Friday, May 31, 2013

royal york special

1 1/2 oz Dry Gin (Martin Miller Westbourne)
1/2 oz Cointreau
1 dash Lemon Juice (1/2 oz)
1 dash Grapefruit Juice (1/2 oz)

Shake with ice and strain into a cocktail glass. I garnished with a lemon twist.

After the Southpaw, I flipped through Ted Saucier's Bottom's Up and spotted the Royal York Special created at the Royal York Hotel in Toronto. I upped the citrus quotient from a dash to a half ounce each to not only dry out the drink but to make it more like how I would craft a Maiden's Prayer. I thought of that recipe for the Royal York Special ingredient-wise is a grapefruit for orange juice version of that better known drink.
royal york special ted saucier bottom's up
The lemon oil from the twist I added filled the Royal York Special's nose. Next, a crisp grapefruit and orange sip gave way to a gin and orange peel swallow. While the lemon was somewhat detectable in the sip and swallow, it seemed to be more of a backbone ingredient than a dominant flavor here.

southpaw

1 oz Bourbon (Four Roses)
1/2 oz Punt e Mes
1/2 oz Campari
1 barspoon Fernet Branca
2 dash Peychaud's Bitters

Stir with ice and strain into a cocktail glass. Garnish with an orange twist.
southpaw left hand negroni variation
Two Sundays ago, we began the cocktail hour with the Southpaw that I found in Gary Regan's The Negroni book. The drink was created by Joseph Boley of Paris' Red House as a variation on Sam Ross' Left Hand. The Southpaw began with an orange and herbal aroma that led into a malt and grape sip. The swallow displayed the rest of the Bourbon notes along with the bitter Campari and Punt e Mes flavors and a Fernet Branca finish; indeed, the Fernet came across as rather tamed in the mix.


Thursday, May 30, 2013

mutiny suppressor

1 oz Amaro Nardini
1/2 oz Punt e Mes
1/2 oz Navy Strength Gin (Hayman's Royal Dock)
1/4 oz Galliano

Stir with ice and strain into a rocks glass with a large cube. Garnish with a grapefruit twist.

Two Fridays ago, I opened up Food & Wine: Cocktails 2013 and honed in on the recipes crafted by Joaquín Simó. The one that called out the most was the Mutiny Suppressor, and on Manhattan's Pouring Ribbons' menu, they use the same Hayman's overproof gin that I reached for.
The Mutiny Suppressor greeted the nose with bright grapefruit oils, and the sip proffered grape and caramel notes. The swallow was an intriguing chocolate note from the Amaro Nardini with vanilla and anise from the Galliano, juniper from the gin, and other bitter herbal notes from the Punt e Mes and other ingredients.

crescent city cocktail

1 1/2 oz Sweet Vermouth (Cocchi)
3/4 oz White Label Rum (Smith & Cross)
Juice 1/2 Lime (1/2 oz)
2 dash Angostura Bitters
(1 dash Simple Syrup)

Stir with ice and strain into a cocktail glass.

One of the drinks on the Anvil's 100 Drink List version 2.0 that had befuddled me was the Crescent City Cocktail. I search high and low in my cocktail book library and on the web, but I could not find the recipe. However, in a package of vintage cocktail books that I recently bought on eBay was the 2nd edition of Angostura's Professional Mixing Guide from 1950, and there I finally spotted the recipe. Overall, the Crescent City Cocktail was much like a Fig Leaf (*). For a rum, I looked on the Anvil's list and it calls for a Jamaican rum; therefore, I used Smith & Cross and needed to add some simple syrup to balance its heat. Perhaps Andrea's suggestion of Coruba would have been better suited here as the rum.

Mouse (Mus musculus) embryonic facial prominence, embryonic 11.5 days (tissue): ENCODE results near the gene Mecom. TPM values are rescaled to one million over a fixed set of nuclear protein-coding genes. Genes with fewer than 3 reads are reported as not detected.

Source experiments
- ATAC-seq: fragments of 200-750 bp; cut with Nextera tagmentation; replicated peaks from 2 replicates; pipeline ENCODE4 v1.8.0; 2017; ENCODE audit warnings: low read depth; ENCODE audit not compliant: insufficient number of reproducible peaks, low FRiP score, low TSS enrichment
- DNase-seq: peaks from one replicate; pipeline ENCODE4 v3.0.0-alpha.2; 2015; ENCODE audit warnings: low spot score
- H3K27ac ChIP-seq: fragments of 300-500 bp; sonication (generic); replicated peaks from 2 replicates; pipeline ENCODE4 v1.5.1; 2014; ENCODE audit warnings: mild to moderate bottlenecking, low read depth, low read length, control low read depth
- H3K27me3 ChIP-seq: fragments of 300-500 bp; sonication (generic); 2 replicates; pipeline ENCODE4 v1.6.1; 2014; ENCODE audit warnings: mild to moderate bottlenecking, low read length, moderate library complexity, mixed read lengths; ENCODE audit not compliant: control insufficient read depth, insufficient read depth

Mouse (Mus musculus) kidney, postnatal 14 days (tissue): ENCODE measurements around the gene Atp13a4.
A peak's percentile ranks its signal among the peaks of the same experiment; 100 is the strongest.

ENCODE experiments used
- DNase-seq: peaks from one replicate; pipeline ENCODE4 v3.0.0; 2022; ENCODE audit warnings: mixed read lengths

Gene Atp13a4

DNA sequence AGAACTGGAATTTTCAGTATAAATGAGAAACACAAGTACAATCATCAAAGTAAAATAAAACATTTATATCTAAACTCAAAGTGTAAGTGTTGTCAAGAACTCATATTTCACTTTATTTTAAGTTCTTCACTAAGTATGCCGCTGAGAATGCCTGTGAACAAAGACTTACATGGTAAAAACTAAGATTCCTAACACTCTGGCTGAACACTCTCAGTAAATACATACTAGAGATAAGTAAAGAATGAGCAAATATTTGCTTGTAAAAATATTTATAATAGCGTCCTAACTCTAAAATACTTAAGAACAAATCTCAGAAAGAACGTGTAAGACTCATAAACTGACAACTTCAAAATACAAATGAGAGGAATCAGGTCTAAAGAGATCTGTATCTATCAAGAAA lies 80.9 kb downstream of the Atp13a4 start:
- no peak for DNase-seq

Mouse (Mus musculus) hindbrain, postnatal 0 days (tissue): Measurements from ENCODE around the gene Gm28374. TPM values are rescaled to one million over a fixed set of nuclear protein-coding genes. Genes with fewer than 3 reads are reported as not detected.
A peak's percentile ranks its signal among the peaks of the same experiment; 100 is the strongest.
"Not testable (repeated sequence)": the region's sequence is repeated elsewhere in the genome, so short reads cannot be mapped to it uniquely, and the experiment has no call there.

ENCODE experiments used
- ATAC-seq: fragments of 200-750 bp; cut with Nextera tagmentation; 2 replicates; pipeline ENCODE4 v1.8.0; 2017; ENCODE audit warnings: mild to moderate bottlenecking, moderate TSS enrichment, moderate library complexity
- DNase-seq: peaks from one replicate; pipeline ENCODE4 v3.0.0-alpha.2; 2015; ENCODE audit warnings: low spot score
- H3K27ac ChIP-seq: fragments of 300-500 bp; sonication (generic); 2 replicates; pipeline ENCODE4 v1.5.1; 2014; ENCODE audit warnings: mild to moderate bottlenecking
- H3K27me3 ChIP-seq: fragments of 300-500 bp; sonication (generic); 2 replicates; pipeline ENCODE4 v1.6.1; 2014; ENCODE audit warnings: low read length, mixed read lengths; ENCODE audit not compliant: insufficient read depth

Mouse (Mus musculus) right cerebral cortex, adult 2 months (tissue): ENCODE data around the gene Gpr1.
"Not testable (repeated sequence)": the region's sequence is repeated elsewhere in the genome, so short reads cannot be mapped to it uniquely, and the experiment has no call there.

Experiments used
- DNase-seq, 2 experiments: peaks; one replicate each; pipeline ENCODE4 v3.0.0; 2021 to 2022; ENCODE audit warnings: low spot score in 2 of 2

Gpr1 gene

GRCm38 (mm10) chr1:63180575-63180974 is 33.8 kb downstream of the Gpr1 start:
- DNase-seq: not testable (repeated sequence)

crescent city cocktail
The Crescent City Cocktail began with Smith & Cross' funk with a vague fruitiness from the sweet vermouth and lime. A grape and lime sip led into swallow which offered the rum tamed by the vermouth and finished with lingering allspice and clove notes.

(*) After this post got some activity on eGullet, I learned that the recipe also appears in Embury. From the 1958 edition that sits by my computer:
Crescent City• 4 parts Gold Label Rum
• 2 parts Sweet Vermouth
• 1 part Lime Juice
• 1-2 dash Angostura
Shake or stir with ice. 
Embury went on to say, "This cocktail, while not particularly good, is interesting in that it is a compromise between the aromatic type and the Sour type."Similar to Embury's style, it is more spirit forward and more tart than the one that I posted. With the one I made, I had to add extra simple syrup -- perhaps more due to the rum, but the lime juice quotient did not help, and Embury's has close to half the sweet vermouth amount.

Wednesday, May 29, 2013

pals of old

1/3 Rye (1 oz Rittenhouse 100)
1/3 Bacardi (1 oz Appleton V/X)
1/3 Sweet Vermouth (1 oz Cocchi)
1 dash Abbott's Bitters (My batch of replica)

Stir with ice and strain into a glass. I used a coupe, but a rocks glass with a big cube would work well too. Angostura Bitters would substitute well here in place of any of the soon-to-be less difficult to source replicas of Abbott's.